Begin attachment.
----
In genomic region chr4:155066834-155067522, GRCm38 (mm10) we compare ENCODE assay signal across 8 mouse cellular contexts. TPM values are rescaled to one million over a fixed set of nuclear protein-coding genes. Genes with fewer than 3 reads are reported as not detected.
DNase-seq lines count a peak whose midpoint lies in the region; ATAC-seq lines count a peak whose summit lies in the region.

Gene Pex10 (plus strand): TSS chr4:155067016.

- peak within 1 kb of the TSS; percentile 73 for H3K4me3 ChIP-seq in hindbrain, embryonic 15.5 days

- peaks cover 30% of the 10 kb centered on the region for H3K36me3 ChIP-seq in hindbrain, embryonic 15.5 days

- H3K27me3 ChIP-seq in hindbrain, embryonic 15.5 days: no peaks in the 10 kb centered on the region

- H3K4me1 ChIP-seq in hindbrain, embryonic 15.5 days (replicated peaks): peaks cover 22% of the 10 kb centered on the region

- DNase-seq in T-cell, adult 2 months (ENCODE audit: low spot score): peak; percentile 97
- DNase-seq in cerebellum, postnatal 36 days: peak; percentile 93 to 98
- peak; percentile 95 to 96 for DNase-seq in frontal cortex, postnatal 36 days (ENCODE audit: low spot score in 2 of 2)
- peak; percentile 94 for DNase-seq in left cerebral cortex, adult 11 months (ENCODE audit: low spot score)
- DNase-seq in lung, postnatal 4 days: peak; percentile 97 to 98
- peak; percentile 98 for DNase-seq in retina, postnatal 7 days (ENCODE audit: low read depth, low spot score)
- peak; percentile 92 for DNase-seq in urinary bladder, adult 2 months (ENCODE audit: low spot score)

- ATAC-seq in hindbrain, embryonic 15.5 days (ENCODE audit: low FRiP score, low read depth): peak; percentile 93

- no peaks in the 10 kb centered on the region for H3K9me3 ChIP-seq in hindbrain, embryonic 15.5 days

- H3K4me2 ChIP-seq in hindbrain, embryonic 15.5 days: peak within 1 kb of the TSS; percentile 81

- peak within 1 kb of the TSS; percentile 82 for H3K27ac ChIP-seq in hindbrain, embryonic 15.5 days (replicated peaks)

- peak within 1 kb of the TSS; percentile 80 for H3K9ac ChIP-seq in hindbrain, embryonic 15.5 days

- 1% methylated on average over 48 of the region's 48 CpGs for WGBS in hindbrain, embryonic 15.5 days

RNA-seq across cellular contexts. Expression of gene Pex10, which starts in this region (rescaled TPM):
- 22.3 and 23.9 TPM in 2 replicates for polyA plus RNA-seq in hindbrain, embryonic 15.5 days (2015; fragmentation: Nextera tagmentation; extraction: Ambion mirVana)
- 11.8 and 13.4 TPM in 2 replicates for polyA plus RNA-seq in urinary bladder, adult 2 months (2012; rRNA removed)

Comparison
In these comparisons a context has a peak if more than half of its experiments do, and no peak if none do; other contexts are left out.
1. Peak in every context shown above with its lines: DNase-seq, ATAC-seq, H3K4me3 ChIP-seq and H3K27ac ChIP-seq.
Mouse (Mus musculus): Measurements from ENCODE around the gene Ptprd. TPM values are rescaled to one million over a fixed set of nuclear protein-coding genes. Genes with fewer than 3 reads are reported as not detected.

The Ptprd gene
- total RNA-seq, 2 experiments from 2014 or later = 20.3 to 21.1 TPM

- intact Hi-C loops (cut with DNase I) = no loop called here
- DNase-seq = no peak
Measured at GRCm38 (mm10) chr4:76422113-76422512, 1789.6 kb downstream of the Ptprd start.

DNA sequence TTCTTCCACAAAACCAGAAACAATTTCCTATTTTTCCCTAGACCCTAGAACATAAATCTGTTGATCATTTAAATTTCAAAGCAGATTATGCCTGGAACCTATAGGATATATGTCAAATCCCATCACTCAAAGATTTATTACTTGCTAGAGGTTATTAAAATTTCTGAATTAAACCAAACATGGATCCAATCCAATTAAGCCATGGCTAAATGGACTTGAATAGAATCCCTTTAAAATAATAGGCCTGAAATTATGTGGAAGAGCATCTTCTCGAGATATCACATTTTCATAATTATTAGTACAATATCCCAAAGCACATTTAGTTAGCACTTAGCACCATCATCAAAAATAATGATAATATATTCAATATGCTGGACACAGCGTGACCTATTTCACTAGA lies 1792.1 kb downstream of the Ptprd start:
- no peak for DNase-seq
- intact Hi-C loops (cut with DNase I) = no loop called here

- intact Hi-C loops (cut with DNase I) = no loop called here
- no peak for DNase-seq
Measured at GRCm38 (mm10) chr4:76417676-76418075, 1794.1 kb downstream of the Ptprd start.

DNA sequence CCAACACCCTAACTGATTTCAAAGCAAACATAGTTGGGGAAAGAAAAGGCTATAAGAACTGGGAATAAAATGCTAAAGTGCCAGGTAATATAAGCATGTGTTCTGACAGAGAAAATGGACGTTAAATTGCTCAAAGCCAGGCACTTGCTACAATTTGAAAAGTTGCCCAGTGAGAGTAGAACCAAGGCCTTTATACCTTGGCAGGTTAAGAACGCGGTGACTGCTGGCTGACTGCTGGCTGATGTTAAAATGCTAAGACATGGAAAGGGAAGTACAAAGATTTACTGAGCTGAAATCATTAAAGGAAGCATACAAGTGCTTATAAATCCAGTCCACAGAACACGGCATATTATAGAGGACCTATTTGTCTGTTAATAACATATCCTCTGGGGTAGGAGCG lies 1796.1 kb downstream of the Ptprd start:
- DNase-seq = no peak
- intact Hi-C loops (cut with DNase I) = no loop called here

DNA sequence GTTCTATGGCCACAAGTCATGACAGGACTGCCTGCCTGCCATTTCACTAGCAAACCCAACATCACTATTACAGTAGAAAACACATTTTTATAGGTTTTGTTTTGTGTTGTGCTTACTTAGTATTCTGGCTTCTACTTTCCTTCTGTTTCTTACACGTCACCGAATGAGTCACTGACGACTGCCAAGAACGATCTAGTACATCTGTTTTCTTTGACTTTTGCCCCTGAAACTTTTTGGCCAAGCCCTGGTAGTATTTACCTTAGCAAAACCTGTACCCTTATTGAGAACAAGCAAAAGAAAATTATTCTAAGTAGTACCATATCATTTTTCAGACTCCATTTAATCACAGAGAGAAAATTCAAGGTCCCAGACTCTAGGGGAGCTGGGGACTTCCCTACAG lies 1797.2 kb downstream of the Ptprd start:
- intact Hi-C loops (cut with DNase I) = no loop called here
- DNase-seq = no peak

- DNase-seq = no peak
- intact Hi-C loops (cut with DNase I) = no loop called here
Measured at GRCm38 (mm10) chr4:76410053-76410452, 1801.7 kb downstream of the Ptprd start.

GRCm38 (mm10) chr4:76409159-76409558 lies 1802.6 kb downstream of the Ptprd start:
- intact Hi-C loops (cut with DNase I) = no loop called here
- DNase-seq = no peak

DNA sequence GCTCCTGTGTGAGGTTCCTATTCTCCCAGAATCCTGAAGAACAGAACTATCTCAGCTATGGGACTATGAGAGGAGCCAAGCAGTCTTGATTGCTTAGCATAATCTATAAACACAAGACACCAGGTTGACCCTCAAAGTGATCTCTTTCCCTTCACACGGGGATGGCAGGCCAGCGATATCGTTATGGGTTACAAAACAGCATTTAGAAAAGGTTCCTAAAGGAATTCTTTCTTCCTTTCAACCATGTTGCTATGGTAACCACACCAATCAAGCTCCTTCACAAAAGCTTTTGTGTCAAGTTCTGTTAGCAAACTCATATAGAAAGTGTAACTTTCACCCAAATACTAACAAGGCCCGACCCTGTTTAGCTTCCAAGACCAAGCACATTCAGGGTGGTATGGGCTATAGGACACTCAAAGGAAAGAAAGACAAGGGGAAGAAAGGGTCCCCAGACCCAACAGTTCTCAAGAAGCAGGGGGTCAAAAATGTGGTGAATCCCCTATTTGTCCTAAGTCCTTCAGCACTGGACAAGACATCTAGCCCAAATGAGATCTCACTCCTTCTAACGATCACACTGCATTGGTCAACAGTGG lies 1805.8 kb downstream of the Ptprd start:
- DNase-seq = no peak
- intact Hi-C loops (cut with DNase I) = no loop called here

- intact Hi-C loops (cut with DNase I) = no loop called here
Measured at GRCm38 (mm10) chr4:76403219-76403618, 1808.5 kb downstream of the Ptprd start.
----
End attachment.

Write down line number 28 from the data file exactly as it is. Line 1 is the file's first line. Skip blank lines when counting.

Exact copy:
The Ptprd gene